Posted by Heart Niagara on

by Cindy VanDyke

The labyrinth is not a maze, there are no tricks and no dead ends. It is a single continuous path into the center and out again. the path and center are in full view. 

Walking into a labyrinth is a tool for a walking meditation that allows us to focus on our thoughts and feelings. it enables us to slow down in a busy world and when walking, you may pass or meet others going in or out. Just like in everyday life, one must share space, step around, or let others step around you. 

When we slow down and deepen our internal awareness, it can stir the creative fires within for solving issues we have been faced with, or allowing emotions to surface we have ignored or rejected. 

The labyrinth is a place to meet your SELF. Like a pilgrims journey. It is a wide gracious winding path rather than a direct path allowing you to ponder things. It reminds us of life's curves and bumps as we walks and pass others. Some people may find it easier to quiet the mind while moving slowly. 

Labyrinths are found all over the world. They are found in cathedrals and park from Europe to the coast of Sweden to North America.

They usually have their entrance facing the rising sun on the east. 

Labyrinths assist us in using our intuitive side. There are 3 parts to walking the labyrinth. First is entering the labyrinth and setting your intention, whether it is to find a solution or release a worry. Second is the pause at the center to allow any insight or feeling or though to emerge or to leave a heavy burden. The third and final part is as we walk out, to give thanks and gratitude for the calming experience.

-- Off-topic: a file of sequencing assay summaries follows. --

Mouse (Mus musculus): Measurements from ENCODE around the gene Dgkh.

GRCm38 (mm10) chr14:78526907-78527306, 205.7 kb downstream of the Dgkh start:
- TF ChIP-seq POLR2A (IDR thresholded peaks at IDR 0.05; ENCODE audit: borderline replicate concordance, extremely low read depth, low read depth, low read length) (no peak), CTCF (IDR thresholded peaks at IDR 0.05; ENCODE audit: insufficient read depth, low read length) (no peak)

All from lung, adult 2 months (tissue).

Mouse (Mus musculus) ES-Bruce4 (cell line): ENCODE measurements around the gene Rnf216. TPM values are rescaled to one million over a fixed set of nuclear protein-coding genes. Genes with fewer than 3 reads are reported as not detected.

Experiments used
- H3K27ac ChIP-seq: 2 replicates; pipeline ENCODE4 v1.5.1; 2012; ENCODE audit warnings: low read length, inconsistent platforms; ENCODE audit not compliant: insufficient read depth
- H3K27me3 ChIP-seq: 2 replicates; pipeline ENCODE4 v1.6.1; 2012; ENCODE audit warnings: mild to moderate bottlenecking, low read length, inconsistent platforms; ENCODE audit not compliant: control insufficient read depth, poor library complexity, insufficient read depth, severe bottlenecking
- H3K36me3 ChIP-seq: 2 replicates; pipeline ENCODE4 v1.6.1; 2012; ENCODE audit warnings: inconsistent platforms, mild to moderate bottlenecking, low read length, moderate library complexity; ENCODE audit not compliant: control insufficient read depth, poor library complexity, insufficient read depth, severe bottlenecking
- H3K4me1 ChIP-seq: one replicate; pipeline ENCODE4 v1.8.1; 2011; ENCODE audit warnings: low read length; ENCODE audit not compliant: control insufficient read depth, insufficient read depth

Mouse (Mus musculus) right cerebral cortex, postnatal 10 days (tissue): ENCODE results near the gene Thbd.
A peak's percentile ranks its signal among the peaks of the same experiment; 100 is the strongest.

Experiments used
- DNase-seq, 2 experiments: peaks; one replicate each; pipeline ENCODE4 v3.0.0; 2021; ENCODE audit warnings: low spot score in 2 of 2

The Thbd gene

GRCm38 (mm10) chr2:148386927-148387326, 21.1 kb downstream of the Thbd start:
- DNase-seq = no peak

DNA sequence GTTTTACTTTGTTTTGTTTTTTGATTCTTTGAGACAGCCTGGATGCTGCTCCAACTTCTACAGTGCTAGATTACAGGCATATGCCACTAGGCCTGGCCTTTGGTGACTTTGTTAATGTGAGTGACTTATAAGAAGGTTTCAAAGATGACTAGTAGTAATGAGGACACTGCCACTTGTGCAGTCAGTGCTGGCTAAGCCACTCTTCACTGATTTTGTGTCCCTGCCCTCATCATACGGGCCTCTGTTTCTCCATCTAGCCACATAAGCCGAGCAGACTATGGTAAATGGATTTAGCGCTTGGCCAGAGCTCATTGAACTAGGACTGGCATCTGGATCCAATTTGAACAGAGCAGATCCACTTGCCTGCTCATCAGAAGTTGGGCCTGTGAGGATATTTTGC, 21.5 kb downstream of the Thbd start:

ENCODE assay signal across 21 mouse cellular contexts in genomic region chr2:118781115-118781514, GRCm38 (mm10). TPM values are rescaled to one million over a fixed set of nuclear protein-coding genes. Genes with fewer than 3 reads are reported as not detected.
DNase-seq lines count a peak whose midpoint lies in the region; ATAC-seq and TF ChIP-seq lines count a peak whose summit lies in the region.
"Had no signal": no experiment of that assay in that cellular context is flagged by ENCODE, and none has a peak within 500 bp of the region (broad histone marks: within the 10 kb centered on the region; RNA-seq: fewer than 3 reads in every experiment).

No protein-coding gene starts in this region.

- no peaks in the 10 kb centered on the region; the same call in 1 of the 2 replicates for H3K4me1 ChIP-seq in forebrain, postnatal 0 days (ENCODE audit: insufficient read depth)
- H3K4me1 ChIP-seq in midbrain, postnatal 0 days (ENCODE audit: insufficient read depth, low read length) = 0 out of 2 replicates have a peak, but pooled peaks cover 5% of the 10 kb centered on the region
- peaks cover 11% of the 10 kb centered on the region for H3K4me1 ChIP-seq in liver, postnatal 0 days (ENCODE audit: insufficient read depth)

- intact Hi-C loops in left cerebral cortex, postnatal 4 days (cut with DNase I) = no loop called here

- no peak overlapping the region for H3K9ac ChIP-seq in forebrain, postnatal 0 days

When people choose to walk a labyrinth, they may be looking for strength for the next step of life, or just to slow down a busy life for a few minutes. Whatever the reason, it is always to and something POSITIVE and NUTRUING to your life. 

Mount Carmel on Stanley Ave in Niagara Falls has a beautiful labyrinth on the third floor. There is also one at Angels Landing in Wainfleet, and one at Jericho House in Port Colbourne. Ontario has over 200 labyrinths and there are over 5300 in more than 80 countries around the world. 

Labyrinths are as much about the journey as they are the destination. Going internally and then back out into the world represents a wholeness. The labyrinth uses the universal shapes of circles, spirals, and squares to do this. 

Finding and walking a labyrinth is an experience I encourage everyone to have. 




Disclaimer: The views and opinions expressed in blog entries are those of the author(s) and do not necessarily reflect the official policy or position of Heart Niagara.


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